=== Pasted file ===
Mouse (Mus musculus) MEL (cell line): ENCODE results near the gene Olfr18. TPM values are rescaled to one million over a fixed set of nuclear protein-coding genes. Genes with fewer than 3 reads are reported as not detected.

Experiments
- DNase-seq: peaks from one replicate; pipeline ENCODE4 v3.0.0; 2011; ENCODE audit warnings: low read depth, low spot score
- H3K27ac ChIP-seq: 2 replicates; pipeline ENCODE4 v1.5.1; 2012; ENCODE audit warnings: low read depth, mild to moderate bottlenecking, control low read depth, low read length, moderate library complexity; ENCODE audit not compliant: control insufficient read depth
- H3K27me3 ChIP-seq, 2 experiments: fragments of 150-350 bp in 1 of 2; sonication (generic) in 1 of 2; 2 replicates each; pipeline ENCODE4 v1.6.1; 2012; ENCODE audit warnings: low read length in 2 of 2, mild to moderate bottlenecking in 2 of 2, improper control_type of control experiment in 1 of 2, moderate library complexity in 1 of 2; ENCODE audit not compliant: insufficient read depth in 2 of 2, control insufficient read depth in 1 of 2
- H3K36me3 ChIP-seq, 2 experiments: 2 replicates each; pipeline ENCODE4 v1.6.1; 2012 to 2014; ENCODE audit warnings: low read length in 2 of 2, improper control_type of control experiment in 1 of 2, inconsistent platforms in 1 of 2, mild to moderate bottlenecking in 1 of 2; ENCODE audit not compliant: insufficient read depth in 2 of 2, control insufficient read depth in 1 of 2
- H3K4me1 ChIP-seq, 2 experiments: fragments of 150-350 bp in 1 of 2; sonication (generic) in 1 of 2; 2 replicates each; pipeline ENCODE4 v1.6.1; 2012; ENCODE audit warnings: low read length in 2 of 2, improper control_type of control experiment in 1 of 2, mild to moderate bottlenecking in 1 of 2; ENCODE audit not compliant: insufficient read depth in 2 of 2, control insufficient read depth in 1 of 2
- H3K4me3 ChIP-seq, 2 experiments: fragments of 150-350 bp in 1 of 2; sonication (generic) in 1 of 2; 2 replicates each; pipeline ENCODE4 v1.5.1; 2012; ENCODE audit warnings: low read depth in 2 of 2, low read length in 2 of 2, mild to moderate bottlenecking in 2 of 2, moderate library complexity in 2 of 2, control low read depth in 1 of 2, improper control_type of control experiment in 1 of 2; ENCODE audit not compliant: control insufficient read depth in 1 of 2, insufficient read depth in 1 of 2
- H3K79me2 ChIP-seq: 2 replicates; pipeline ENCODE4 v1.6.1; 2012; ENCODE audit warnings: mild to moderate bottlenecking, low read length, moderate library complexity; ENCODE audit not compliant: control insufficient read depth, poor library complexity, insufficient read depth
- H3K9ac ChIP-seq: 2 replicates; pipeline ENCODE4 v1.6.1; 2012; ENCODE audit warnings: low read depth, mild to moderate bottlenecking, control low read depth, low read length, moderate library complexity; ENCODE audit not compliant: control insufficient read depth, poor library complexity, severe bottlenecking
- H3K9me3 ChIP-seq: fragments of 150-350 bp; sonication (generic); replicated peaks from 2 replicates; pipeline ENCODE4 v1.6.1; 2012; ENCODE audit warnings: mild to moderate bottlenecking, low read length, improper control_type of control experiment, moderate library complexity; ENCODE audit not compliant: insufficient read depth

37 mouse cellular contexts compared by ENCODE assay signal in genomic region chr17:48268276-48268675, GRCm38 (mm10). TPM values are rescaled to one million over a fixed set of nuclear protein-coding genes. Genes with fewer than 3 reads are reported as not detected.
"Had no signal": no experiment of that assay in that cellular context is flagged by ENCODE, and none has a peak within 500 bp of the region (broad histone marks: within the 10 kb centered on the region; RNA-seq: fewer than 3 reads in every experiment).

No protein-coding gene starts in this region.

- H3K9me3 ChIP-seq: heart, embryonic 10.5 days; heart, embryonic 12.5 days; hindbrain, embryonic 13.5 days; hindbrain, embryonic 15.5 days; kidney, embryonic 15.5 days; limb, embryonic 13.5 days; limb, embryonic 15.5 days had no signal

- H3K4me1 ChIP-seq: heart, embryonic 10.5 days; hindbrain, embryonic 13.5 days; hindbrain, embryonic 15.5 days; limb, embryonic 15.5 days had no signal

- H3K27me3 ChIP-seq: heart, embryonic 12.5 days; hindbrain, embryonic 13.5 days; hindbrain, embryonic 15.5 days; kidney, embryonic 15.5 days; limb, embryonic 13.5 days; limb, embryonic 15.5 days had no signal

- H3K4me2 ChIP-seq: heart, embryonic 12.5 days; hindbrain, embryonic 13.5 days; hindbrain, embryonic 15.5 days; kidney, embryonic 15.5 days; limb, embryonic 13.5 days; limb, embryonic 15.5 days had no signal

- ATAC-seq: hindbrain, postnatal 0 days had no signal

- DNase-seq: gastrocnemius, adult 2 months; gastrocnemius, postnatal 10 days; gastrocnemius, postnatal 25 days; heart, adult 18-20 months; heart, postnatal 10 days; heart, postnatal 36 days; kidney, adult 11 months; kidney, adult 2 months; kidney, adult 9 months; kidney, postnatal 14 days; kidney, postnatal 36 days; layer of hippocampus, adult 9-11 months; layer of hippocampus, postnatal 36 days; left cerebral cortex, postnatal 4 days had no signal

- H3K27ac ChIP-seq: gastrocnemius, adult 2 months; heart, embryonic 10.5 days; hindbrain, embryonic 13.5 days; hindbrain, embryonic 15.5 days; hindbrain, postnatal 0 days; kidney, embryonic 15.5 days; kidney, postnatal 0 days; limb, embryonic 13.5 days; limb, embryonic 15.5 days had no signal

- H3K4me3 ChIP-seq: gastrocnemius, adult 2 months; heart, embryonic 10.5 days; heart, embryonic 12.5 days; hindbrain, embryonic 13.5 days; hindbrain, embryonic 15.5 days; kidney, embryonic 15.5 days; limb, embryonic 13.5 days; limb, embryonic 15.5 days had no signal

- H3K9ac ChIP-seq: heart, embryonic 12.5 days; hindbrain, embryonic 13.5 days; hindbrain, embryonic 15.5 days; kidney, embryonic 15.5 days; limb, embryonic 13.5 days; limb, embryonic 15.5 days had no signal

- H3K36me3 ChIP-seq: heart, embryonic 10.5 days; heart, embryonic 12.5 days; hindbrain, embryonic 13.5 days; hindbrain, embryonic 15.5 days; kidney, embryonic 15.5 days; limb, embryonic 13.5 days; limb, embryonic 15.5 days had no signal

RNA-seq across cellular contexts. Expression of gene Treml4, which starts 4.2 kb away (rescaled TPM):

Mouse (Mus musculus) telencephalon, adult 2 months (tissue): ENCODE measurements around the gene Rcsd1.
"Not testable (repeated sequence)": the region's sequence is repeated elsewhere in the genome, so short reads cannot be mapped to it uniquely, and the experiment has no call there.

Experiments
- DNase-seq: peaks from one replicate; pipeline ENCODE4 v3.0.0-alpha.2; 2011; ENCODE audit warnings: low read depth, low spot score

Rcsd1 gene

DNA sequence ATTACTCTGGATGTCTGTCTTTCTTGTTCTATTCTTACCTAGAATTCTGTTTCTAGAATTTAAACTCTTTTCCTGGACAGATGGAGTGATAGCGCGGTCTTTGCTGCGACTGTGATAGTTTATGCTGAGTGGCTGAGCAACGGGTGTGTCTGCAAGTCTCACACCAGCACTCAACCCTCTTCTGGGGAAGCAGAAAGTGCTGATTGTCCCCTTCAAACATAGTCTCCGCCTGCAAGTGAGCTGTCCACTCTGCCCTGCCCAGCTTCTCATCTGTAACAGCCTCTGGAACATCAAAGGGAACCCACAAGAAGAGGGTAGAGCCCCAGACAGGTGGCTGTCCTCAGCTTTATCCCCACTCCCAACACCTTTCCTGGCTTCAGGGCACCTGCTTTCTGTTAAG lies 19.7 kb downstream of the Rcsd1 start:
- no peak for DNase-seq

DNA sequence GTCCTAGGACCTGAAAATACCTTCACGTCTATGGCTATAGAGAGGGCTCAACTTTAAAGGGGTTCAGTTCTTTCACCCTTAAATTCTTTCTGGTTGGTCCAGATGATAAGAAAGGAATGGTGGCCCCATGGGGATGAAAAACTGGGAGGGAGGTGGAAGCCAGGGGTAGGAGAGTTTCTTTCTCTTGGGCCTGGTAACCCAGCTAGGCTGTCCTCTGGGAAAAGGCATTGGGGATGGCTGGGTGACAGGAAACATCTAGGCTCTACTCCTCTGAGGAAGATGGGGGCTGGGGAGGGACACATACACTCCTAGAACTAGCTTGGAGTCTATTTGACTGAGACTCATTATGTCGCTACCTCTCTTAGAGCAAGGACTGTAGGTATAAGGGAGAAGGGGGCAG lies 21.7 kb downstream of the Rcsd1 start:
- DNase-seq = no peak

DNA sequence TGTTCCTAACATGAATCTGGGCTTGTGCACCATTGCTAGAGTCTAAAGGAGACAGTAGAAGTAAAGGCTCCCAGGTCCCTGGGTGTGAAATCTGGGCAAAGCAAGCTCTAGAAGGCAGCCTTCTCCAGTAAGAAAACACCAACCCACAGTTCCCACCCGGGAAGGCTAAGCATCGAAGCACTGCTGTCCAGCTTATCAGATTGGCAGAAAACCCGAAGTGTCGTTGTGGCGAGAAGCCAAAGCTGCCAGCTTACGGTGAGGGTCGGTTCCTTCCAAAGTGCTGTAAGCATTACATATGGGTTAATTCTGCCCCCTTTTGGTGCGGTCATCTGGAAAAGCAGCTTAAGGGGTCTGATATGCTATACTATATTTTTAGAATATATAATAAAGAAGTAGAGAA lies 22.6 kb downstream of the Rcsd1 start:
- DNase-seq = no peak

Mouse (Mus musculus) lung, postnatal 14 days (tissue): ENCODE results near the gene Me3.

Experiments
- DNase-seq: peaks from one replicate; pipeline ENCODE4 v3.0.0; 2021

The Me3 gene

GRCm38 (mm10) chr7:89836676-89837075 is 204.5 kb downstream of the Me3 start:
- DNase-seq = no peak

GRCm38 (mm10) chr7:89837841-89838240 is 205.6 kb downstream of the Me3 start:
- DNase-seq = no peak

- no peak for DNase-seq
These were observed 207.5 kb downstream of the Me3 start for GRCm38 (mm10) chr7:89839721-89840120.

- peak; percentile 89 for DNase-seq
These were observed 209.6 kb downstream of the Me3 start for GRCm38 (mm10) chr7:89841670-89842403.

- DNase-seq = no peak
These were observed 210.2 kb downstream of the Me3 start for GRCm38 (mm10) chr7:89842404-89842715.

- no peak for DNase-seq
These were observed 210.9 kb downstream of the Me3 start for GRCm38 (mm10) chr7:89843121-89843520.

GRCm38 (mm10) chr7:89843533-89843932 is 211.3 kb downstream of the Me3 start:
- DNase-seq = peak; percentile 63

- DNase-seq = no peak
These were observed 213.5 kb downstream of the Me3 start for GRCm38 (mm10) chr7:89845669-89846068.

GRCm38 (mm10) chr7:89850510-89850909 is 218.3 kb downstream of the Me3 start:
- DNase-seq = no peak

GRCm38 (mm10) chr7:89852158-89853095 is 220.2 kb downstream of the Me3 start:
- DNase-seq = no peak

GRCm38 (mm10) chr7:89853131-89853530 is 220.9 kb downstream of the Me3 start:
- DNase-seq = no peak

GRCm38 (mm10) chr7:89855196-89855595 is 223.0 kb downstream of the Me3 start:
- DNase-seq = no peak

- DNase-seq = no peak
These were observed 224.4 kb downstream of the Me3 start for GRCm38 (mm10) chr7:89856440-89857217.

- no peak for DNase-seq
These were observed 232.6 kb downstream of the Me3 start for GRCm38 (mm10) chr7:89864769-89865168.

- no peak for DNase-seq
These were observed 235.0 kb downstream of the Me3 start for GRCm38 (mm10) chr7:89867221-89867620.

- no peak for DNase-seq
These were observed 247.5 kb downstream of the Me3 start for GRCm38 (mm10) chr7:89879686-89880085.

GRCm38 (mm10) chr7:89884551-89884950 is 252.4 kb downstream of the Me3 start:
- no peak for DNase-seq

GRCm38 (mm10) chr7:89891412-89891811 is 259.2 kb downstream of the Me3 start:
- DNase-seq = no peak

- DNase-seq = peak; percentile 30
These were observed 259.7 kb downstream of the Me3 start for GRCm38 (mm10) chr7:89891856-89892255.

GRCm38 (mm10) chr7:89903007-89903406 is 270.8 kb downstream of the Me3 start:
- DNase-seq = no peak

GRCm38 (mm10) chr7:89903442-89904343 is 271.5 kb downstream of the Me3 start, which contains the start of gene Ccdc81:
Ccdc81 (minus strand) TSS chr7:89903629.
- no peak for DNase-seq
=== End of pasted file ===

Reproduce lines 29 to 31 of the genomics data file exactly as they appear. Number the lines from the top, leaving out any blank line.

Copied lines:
- DNase-seq: peaks from one replicate; pipeline ENCODE4 v3.0.0-alpha.2; 2011; ENCODE audit warnings: low read depth, low spot score

Rcsd1 gene

DNA sequence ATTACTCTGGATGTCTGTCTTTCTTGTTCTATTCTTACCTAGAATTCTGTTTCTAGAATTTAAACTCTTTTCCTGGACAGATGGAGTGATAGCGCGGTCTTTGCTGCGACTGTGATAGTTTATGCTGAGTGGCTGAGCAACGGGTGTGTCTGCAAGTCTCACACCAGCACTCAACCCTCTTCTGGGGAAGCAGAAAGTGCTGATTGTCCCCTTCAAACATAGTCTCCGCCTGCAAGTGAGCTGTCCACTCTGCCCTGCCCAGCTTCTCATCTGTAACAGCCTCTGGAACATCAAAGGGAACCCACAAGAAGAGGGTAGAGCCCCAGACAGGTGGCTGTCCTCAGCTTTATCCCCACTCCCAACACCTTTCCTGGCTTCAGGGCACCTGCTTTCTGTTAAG lies 19.7 kb downstream of the Rcsd1 start: